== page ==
It’s been over a decade since I saw the first Godfather film. This only seems like a big deal because of my age. I look forward to the day when “a decade” isn’t really that long ago. But I remember precisely how it happened. I was looking through the online TV Guide listings and told my mom that The Godfather was going to be on TV that afternoon. My mom had never seen it before and of course, she was curious, it being a famous film and all. I told her I’ve seen clips of it that past Thanksgiving at my grandparents’ apartment–my cousin had brought the box set for casual viewing and flipped to his favorite scenes–and it didn’t interest me to sit in front of the TV for four hours (including commercials) watching an old and potentially boring film. My mom said it didn’t matter if I wanted to watch it or not; she could watch it by herself, anyway. I backed down and eventually watched it with her.
We watched it on that small TV in my bedroom–the only TV we had for a while after our bigger one broke. I was intrigued by the opening scene. And, once the film cuts to the wedding, Al Pacino’s electrifyingly sober performance as Michael Corleone completely held my attention and never let it go. While Marlon Brando’s Vito Corleone may leave a legendary impression on anyone who watches The Godfather, Pacino’s Michael has always been the heart and soul of the trilogy.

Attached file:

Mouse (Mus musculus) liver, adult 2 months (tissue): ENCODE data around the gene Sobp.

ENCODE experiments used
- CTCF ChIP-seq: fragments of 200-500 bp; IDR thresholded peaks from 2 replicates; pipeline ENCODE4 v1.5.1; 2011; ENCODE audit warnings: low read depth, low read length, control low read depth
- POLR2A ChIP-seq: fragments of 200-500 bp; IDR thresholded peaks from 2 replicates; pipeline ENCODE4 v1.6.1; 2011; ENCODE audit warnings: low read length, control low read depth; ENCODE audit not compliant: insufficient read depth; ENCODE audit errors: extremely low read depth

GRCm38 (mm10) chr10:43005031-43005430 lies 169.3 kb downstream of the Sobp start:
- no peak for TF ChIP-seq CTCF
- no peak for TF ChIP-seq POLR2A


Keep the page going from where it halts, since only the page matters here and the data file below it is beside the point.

However, perhaps the most overlooked performance of the trilogy has been Diane Keaton’s performance as Kay Adams. Despite all the famous names people can name from the trilogy (Brando, Pacino, De Niro, Duvall, etc.), Keaton, a star in her own right, often seems to be forgotten from that roster. If Pacino’s performance is the heart and soul, then Keaton’s performance accompanies it, acting as all the veins and arteries that allow Pacino’s heart to beat and break, again and again. I understand I may have pushed it with my high figurative aspirations, but that is, in short, how I feel about Keaton’s Kay, the most fleshed-out, complex female character in a very male-dominated narrative.
And, of course, the stories are male-dominated. The Godfather is about a mafia family–Italian crime families with strong patriarchs and wives who quietly stay at home, cook, and take care of the children. While Michael’s younger sister, Connie Corleone (deliciously played by Talia Shire) may be an uncontrollable torch to be reckoned with, it’s still Kay who, while trapped, breaks traditions in the confines of a very traditional world.